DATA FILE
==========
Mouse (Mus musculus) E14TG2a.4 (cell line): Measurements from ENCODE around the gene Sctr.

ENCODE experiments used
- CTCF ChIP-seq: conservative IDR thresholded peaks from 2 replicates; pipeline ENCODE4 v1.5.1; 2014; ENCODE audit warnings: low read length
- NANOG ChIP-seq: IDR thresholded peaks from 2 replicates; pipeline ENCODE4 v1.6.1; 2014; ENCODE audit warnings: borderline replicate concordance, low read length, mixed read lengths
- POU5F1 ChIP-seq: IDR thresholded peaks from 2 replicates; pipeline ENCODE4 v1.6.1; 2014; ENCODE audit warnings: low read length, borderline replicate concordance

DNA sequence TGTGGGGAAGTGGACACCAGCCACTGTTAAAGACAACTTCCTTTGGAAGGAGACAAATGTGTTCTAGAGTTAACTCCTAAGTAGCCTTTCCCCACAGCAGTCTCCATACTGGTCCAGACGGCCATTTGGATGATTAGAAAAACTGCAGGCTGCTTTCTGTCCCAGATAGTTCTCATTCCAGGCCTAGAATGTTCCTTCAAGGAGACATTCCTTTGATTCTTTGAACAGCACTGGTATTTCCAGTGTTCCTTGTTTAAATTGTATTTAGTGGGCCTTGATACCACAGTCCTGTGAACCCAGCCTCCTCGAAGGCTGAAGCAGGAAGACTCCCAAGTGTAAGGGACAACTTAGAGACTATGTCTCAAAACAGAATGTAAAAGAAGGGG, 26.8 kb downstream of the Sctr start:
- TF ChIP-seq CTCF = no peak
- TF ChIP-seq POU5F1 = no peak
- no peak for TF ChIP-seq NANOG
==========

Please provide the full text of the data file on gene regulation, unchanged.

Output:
Mouse (Mus musculus) E14TG2a.4 (cell line): Measurements from ENCODE around the gene Sctr.

ENCODE experiments used
- CTCF ChIP-seq: conservative IDR thresholded peaks from 2 replicates; pipeline ENCODE4 v1.5.1; 2014; ENCODE audit warnings: low read length
- NANOG ChIP-seq: IDR thresholded peaks from 2 replicates; pipeline ENCODE4 v1.6.1; 2014; ENCODE audit warnings: borderline replicate concordance, low read length, mixed read lengths
- POU5F1 ChIP-seq: IDR thresholded peaks from 2 replicates; pipeline ENCODE4 v1.6.1; 2014; ENCODE audit warnings: low read length, borderline replicate concordance

DNA sequence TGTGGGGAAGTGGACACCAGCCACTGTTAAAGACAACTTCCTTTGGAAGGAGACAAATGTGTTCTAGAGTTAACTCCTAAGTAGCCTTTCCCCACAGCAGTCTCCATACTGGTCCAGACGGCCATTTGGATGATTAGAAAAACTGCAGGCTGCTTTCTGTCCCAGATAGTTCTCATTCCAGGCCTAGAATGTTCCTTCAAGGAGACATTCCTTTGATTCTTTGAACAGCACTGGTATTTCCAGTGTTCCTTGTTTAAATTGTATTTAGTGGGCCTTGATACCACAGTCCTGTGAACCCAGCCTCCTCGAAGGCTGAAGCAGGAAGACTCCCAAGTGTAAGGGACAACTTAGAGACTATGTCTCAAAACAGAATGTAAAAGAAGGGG, 26.8 kb downstream of the Sctr start:
- TF ChIP-seq CTCF = no peak
- TF ChIP-seq POU5F1 = no peak
- no peak for TF ChIP-seq NANOG